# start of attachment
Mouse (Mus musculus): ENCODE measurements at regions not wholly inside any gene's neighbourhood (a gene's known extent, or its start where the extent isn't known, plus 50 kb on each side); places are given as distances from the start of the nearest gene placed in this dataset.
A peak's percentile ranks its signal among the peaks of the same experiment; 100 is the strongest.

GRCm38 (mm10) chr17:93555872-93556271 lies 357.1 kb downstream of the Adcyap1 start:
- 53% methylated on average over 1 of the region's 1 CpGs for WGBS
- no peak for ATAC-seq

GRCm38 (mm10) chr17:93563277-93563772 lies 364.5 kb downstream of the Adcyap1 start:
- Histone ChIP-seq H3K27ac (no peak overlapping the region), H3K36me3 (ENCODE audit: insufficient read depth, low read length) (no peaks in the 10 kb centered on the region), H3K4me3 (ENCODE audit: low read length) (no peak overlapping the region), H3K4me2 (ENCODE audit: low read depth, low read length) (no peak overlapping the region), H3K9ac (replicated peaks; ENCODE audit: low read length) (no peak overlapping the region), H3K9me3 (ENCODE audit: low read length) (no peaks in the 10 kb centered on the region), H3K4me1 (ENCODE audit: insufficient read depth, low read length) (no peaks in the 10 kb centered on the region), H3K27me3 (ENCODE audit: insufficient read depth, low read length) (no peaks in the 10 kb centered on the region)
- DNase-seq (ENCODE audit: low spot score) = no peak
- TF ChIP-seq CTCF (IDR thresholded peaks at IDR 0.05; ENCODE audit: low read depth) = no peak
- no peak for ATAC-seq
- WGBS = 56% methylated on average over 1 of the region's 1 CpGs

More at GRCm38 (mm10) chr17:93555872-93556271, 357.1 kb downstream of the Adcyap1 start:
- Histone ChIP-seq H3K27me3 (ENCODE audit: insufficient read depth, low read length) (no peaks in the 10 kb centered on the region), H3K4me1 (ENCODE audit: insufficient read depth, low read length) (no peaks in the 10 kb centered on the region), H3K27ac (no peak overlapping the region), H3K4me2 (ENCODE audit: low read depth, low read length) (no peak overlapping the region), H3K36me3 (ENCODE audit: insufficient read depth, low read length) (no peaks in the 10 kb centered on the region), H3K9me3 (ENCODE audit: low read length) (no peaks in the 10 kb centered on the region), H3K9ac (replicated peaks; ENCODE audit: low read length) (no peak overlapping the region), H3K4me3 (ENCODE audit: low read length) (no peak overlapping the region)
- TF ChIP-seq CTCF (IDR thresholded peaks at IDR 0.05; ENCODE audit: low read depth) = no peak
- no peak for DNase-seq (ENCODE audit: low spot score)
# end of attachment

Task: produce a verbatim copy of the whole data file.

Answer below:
Mouse (Mus musculus): ENCODE measurements at regions not wholly inside any gene's neighbourhood (a gene's known extent, or its start where the extent isn't known, plus 50 kb on each side); places are given as distances from the start of the nearest gene placed in this dataset.
A peak's percentile ranks its signal among the peaks of the same experiment; 100 is the strongest.

GRCm38 (mm10) chr17:93555872-93556271 lies 357.1 kb downstream of the Adcyap1 start:
- 53% methylated on average over 1 of the region's 1 CpGs for WGBS
- no peak for ATAC-seq

GRCm38 (mm10) chr17:93563277-93563772 lies 364.5 kb downstream of the Adcyap1 start:
- Histone ChIP-seq H3K27ac (no peak overlapping the region), H3K36me3 (ENCODE audit: insufficient read depth, low read length) (no peaks in the 10 kb centered on the region), H3K4me3 (ENCODE audit: low read length) (no peak overlapping the region), H3K4me2 (ENCODE audit: low read depth, low read length) (no peak overlapping the region), H3K9ac (replicated peaks; ENCODE audit: low read length) (no peak overlapping the region), H3K9me3 (ENCODE audit: low read length) (no peaks in the 10 kb centered on the region), H3K4me1 (ENCODE audit: insufficient read depth, low read length) (no peaks in the 10 kb centered on the region), H3K27me3 (ENCODE audit: insufficient read depth, low read length) (no peaks in the 10 kb centered on the region)
- DNase-seq (ENCODE audit: low spot score) = no peak
- TF ChIP-seq CTCF (IDR thresholded peaks at IDR 0.05; ENCODE audit: low read depth) = no peak
- no peak for ATAC-seq
- WGBS = 56% methylated on average over 1 of the region's 1 CpGs

More at GRCm38 (mm10) chr17:93555872-93556271, 357.1 kb downstream of the Adcyap1 start:
- Histone ChIP-seq H3K27me3 (ENCODE audit: insufficient read depth, low read length) (no peaks in the 10 kb centered on the region), H3K4me1 (ENCODE audit: insufficient read depth, low read length) (no peaks in the 10 kb centered on the region), H3K27ac (no peak overlapping the region), H3K4me2 (ENCODE audit: low read depth, low read length) (no peak overlapping the region), H3K36me3 (ENCODE audit: insufficient read depth, low read length) (no peaks in the 10 kb centered on the region), H3K9me3 (ENCODE audit: low read length) (no peaks in the 10 kb centered on the region), H3K9ac (replicated peaks; ENCODE audit: low read length) (no peak overlapping the region), H3K4me3 (ENCODE audit: low read length) (no peak overlapping the region)
- TF ChIP-seq CTCF (IDR thresholded peaks at IDR 0.05; ENCODE audit: low read depth) = no peak
- no peak for DNase-seq (ENCODE audit: low spot score)